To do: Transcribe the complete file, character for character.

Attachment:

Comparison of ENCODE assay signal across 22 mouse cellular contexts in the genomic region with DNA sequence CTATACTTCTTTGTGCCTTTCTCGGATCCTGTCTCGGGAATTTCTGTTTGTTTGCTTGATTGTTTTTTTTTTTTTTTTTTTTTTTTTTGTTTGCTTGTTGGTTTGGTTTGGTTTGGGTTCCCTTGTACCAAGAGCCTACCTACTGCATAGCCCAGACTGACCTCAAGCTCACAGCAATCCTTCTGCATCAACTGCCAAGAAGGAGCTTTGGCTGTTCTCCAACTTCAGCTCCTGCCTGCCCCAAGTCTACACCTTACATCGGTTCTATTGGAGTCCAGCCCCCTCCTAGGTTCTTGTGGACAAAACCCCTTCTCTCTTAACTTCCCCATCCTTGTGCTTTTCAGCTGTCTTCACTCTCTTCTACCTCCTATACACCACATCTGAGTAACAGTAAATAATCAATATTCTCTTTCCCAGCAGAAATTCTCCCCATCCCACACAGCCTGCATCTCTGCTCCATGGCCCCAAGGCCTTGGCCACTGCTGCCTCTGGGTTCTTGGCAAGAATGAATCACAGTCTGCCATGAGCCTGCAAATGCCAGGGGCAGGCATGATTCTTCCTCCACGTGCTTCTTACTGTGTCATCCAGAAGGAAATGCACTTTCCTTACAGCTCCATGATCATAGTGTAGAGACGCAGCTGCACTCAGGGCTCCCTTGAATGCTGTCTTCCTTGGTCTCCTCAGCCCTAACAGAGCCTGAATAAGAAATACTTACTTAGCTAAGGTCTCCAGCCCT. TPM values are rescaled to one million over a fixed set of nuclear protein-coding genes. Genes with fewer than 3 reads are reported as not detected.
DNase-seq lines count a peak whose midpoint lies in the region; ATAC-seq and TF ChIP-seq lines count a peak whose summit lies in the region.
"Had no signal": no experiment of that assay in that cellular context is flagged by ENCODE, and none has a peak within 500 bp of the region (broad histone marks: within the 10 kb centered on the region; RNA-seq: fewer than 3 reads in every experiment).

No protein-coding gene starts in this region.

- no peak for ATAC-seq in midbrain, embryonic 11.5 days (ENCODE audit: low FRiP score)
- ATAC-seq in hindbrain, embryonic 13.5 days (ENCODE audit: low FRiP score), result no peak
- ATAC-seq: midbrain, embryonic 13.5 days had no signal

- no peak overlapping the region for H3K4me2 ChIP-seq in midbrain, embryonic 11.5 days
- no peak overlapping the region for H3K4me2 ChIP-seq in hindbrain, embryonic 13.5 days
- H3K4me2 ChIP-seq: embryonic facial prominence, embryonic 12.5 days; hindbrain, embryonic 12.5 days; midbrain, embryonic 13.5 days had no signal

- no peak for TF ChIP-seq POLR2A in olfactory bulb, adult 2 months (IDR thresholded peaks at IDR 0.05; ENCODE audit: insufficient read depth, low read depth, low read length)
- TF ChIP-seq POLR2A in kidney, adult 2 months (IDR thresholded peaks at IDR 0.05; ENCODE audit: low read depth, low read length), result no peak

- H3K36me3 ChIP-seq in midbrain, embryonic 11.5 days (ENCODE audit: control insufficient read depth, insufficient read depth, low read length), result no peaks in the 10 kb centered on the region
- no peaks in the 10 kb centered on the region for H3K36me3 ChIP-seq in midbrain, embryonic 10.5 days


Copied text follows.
Comparison of ENCODE assay signal across 22 mouse cellular contexts in the genomic region with DNA sequence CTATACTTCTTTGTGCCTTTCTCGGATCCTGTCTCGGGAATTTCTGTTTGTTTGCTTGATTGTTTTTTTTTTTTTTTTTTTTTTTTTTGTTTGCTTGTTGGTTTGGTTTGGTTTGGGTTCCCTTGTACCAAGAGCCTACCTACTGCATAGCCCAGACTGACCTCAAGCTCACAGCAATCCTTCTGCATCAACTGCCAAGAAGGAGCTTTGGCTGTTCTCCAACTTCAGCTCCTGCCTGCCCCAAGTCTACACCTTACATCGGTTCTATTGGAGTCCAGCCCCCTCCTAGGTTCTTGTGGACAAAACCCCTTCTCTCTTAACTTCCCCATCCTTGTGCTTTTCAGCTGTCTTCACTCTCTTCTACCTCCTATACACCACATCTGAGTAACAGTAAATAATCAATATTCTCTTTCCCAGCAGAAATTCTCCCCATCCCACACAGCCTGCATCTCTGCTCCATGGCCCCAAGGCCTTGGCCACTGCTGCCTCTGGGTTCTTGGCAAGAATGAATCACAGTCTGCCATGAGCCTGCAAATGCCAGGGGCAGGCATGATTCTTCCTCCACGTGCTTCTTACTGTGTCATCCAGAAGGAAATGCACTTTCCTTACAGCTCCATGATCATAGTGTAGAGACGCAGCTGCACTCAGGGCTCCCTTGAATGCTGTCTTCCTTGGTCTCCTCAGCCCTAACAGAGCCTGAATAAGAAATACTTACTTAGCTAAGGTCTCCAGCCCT. TPM values are rescaled to one million over a fixed set of nuclear protein-coding genes. Genes with fewer than 3 reads are reported as not detected.
DNase-seq lines count a peak whose midpoint lies in the region; ATAC-seq and TF ChIP-seq lines count a peak whose summit lies in the region.
"Had no signal": no experiment of that assay in that cellular context is flagged by ENCODE, and none has a peak within 500 bp of the region (broad histone marks: within the 10 kb centered on the region; RNA-seq: fewer than 3 reads in every experiment).

No protein-coding gene starts in this region.

- no peak for ATAC-seq in midbrain, embryonic 11.5 days (ENCODE audit: low FRiP score)
- ATAC-seq in hindbrain, embryonic 13.5 days (ENCODE audit: low FRiP score), result no peak
- ATAC-seq: midbrain, embryonic 13.5 days had no signal

- no peak overlapping the region for H3K4me2 ChIP-seq in midbrain, embryonic 11.5 days
- no peak overlapping the region for H3K4me2 ChIP-seq in hindbrain, embryonic 13.5 days
- H3K4me2 ChIP-seq: embryonic facial prominence, embryonic 12.5 days; hindbrain, embryonic 12.5 days; midbrain, embryonic 13.5 days had no signal

- no peak for TF ChIP-seq POLR2A in olfactory bulb, adult 2 months (IDR thresholded peaks at IDR 0.05; ENCODE audit: insufficient read depth, low read depth, low read length)
- TF ChIP-seq POLR2A in kidney, adult 2 months (IDR thresholded peaks at IDR 0.05; ENCODE audit: low read depth, low read length), result no peak

- H3K36me3 ChIP-seq in midbrain, embryonic 11.5 days (ENCODE audit: control insufficient read depth, insufficient read depth, low read length), result no peaks in the 10 kb centered on the region
- no peaks in the 10 kb centered on the region for H3K36me3 ChIP-seq in midbrain, embryonic 10.5 days